Should vendors be adaptive or obstructive towards apps developed by competitors?

I came up with this question while going through the latest news about Apple blocking Sony’s e-book app and Kindle might be next in line.Sony said in a prepared statement that it has “opened a dialog with Apple” but has “reached an impasse at this time.” On the other hand Apple says that we are now requiring that if an app offers customers the ability
to purchase books outside of the app, that the same option is also available to customers from within the app with in-app purchase.
This is definitely not the first time it has happened and vendors like Apple have been obstructive towards the apps of competitors on nearly every level i.e. iPhone, iPad and MAC.
It is anticipated that this sort of rivalry will get more common when we have open operating systems like Android being offered by almost every other vendor. What variables and reasoning do you anticipate behind these decisions? Do you think in the current open source environment, companies restricting themselves to their native apps can survive? Will the users adapt to friendly environment devices or closed ones such as Apple’s?


  • There is a powerful argument to say that vendors should be adaptive to apps developed by competitors. One reason is that if you be obstructive, the competitor is likely to collaborate with another of your competitors and will achieve their goals without you. Instead, be open to working with your competitors to create a joint solution that betters both of you. So long as you calculate the impact on your original business model, you stand a great chance of becoming a better organisation.
    Some open source organisations like Linux, Mozilla and Ruby on Rails have become such popular hits due to their open integration with plug-ins, adaptions and apps. It is the end user who benefits most from such open collaboration.

  • This is a loaded question and in my experience there is no correct answer other than: it depends. In the case of Apple they are bound to the Xcode foundation that makes them in a sense proprietary (obstructive). They use Xcode to their advantage because that is their standard and to change that is costly. So, one factor in this question is development platform.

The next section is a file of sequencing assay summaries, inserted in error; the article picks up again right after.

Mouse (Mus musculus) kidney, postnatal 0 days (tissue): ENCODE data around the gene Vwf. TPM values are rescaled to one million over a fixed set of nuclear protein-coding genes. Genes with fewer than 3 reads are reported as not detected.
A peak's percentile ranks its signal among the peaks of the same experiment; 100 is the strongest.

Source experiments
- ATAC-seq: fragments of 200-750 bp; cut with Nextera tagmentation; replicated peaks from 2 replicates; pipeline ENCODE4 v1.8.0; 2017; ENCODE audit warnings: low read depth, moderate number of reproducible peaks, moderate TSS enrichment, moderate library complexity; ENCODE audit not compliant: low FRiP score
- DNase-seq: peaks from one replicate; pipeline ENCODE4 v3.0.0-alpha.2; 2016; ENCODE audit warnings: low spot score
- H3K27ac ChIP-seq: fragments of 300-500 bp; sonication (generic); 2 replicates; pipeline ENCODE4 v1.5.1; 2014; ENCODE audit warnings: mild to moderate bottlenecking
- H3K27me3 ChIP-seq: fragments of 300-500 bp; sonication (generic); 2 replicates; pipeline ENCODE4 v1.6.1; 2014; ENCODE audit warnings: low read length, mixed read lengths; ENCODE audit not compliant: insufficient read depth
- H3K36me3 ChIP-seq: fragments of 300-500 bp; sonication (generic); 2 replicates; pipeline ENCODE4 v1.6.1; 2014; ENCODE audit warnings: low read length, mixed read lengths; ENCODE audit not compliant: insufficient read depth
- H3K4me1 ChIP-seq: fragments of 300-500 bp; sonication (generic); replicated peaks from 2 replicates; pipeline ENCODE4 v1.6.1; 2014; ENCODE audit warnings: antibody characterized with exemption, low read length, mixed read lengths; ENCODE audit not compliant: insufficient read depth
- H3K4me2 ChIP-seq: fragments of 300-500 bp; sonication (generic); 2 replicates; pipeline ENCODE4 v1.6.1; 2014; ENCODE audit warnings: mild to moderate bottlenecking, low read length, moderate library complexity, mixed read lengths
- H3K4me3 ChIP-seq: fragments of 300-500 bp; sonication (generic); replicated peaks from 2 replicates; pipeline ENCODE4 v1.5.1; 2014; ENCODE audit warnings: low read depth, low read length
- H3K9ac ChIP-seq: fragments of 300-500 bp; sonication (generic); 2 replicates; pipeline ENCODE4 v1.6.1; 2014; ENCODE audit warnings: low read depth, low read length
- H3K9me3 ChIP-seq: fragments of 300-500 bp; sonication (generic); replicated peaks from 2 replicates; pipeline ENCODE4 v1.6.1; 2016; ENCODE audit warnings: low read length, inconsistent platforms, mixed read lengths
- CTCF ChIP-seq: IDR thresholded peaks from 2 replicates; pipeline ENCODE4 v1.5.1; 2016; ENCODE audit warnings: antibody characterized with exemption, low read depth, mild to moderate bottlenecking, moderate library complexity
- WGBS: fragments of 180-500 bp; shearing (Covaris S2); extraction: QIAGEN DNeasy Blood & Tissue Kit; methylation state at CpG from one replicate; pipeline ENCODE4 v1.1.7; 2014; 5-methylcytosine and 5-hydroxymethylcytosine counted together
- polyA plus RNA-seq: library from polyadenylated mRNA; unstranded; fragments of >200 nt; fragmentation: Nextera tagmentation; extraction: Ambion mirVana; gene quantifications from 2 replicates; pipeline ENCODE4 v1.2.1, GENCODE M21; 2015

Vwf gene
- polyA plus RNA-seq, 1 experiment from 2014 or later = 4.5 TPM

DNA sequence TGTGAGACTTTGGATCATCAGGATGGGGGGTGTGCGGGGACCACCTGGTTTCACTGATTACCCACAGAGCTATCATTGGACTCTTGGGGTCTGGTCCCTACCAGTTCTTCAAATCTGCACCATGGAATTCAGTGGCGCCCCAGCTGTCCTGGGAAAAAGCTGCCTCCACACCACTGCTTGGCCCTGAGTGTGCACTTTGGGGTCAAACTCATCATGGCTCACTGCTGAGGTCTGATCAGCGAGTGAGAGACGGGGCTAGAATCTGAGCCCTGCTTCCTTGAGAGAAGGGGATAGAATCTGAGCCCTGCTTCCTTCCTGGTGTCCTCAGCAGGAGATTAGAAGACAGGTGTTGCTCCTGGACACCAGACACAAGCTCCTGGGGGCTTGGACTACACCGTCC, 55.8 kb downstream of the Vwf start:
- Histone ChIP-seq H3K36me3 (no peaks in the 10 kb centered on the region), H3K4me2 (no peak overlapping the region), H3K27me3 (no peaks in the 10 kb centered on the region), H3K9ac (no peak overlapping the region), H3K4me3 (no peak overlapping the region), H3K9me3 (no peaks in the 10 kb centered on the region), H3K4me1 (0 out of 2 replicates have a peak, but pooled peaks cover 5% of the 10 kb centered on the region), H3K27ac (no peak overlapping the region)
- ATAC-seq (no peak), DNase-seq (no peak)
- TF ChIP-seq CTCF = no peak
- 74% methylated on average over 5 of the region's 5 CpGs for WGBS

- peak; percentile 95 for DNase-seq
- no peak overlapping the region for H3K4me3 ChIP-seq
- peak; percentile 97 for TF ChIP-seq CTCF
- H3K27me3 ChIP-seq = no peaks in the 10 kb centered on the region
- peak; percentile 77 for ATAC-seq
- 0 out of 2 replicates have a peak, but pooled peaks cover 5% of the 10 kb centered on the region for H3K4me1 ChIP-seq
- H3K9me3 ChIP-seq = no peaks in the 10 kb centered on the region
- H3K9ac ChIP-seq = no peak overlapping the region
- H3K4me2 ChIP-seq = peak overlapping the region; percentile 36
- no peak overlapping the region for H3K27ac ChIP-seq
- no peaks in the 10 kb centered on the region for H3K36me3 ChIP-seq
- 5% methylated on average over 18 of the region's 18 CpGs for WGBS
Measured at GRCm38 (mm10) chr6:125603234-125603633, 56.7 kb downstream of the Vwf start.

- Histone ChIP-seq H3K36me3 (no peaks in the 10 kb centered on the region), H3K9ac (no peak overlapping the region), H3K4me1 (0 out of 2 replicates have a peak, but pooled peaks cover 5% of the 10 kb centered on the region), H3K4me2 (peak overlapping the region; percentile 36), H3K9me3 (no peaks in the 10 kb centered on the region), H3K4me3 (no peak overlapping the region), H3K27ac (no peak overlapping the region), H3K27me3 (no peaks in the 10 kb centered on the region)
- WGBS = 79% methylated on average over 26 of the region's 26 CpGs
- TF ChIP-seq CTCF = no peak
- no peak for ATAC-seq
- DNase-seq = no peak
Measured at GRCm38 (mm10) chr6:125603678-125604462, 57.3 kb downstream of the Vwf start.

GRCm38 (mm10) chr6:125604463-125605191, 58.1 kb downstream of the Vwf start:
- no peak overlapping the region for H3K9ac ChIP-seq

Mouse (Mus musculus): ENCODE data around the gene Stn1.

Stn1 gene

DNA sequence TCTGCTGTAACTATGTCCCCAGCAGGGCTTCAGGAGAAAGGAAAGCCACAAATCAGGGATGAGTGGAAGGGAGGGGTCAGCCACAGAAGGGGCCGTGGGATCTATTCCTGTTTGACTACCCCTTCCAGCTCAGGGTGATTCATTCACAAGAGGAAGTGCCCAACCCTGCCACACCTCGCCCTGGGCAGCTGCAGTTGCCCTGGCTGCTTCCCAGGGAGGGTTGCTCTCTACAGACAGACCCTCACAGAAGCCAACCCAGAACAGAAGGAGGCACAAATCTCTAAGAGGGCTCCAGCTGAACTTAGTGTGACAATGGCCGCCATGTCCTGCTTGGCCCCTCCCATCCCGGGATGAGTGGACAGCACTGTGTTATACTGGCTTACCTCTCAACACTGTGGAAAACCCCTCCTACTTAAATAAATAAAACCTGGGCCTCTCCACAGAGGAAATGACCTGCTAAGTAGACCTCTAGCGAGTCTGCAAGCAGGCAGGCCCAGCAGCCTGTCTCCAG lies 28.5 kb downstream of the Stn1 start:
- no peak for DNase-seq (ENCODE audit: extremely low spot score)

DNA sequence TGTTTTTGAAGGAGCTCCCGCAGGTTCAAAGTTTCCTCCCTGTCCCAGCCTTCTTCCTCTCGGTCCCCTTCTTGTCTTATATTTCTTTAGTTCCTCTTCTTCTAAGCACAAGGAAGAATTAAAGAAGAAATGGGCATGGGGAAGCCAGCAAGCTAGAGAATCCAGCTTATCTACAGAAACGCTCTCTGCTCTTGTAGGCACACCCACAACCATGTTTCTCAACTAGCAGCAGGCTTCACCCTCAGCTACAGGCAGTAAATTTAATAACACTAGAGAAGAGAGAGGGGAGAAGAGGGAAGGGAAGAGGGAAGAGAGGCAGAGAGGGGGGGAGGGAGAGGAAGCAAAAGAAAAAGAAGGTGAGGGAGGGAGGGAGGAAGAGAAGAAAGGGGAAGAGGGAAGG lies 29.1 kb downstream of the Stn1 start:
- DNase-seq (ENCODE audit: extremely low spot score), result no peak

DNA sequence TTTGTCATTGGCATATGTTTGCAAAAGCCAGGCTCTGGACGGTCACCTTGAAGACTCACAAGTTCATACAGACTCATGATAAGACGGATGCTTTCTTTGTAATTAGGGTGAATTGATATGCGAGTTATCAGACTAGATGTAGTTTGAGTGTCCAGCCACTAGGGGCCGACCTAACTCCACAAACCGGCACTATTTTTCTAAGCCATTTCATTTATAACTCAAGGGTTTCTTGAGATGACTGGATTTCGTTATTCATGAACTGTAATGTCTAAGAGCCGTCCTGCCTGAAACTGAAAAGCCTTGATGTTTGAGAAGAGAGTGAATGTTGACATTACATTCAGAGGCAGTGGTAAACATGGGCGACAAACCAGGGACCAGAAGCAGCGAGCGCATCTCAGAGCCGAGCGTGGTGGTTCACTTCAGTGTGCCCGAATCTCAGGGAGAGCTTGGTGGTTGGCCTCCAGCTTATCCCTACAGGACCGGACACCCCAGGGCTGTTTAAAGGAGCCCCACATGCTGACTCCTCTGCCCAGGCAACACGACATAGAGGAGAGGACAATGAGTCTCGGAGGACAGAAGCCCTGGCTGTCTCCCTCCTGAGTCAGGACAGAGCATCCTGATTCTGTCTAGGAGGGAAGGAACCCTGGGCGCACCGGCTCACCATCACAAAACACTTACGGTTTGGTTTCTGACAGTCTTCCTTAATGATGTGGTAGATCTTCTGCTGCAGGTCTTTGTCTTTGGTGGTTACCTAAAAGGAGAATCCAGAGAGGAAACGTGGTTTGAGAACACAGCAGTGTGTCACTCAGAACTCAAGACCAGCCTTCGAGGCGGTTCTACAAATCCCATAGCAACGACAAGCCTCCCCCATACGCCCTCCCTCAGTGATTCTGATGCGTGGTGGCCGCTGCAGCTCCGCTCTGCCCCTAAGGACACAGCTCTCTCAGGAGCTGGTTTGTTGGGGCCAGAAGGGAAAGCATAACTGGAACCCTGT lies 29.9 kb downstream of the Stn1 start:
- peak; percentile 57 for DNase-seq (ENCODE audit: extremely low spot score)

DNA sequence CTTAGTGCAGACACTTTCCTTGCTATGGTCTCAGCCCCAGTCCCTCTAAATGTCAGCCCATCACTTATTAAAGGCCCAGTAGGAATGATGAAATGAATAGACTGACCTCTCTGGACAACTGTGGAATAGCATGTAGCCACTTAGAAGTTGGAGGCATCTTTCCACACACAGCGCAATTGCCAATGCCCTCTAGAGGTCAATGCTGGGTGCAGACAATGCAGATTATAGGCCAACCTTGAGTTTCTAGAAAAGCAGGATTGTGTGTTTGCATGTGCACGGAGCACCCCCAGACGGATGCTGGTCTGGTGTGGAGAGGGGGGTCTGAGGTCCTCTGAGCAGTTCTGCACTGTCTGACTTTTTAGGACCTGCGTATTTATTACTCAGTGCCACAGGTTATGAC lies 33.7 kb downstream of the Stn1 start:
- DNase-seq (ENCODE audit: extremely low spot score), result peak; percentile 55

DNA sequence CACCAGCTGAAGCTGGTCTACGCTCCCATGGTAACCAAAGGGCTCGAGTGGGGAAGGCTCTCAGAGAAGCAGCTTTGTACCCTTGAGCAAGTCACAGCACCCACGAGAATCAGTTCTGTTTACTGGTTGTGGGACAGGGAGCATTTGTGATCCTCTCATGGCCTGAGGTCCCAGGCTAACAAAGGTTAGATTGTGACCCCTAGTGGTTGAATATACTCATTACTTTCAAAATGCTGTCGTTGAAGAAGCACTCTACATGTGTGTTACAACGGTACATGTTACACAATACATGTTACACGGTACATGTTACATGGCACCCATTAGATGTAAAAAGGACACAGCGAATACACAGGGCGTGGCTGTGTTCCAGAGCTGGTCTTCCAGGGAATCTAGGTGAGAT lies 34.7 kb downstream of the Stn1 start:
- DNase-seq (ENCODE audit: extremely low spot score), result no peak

Next comes usability which is in the eyes, and minds (and fingers) of the beholder. “User friendly” sells, which is why so many are following the “i-friendly” models (adaptive). Hardware vendors who venture into software areas tend to be very obstructive but often fail to produce advantageous software because they simply have a different mind set about development (the exceptions are those vendors who have a long history of both hardware and software).
    Open source held the promise to level the playing field; and it did in fact in some cases. But the ultimate proof is in the attention or money advantage. If the market is well established, going with the flow (adaptive) reduces marketing costs for newcomers. In a non-establish market, uniqueness is where the money is (obstructive). And of course, there is the smart bunch who know when to switch from obstructive to adaptive as in Apple moving to Intel. As a business you must understand where the market is: established or new, and plan accordingly. But, understand in the outset when the market advantage indicates switching then plan for the least impact of that change in the development cycle.

  • This is why Apple is a “Closed System!” Developers should support Android instead.
    Sony and Kindle will probably have Android Readers out in Q1 of this year…
    I am writing an e-Reader for Android myself for a client. Oracle JavaSE Rules!

  • We at Live Editions plan on staying on course to provide open access to content and the ability to read purchased content across a large number of device. This includes, PCs, MACs, Tablets, Smart Phones and TVs as the application space becomes available on Set Top Boxes.
    We envision two ways to read content; offline using downloaded apps and online through a standard browser. The Apple announcement makes it very likely that the only reading experience that we will make available to iOS users is an online experience.
    It is regrettable that Apple maintains a walled garden approach on their tablet and smart phone devices. Hopefully, in the future, trends will require them to amend their protectionist policies

  • Dirk Myers

    So many times I find myself frustrated with the way Apple does things. It amazes me sometimes how they are able to do business. How can a company benefit at all by shutting so many people out of their playground?
    Funny thing is, I work on a Mac at the office, and own a MacBook Pro and and iPhone that travels with me. My kids have iPods, and my wife has a MacBook. I never used to be that way until I started using one. What the have defies so much of what I think would work, but it does.
    I can honestly admire that though. In a world where companies prostitute themselves to make the customer happy Mac tells you to use the stuff the way they make it or live with what the other guy puts out. McDonald’s did that at one time, and would tell you the Big Mac was a trademark and they wouldn’t change it for you. They made a great product every time. Like many companies they started listening to the consumer and gave them anything they wanted. Now more variables are added to each menu item and more items are added; in addition to those many variables are also many more opportunities for mistakes.
    Honestly, there is a time and a place for everything, but I think Mac shows a pride in it’s product that I think other companies need to stand up and notice.
    I am not normally this long winded, but I guess this is just an area that trips my trigger. I appreciate the question and am sorry for being verbose.
    Have a great week,

Leave a Reply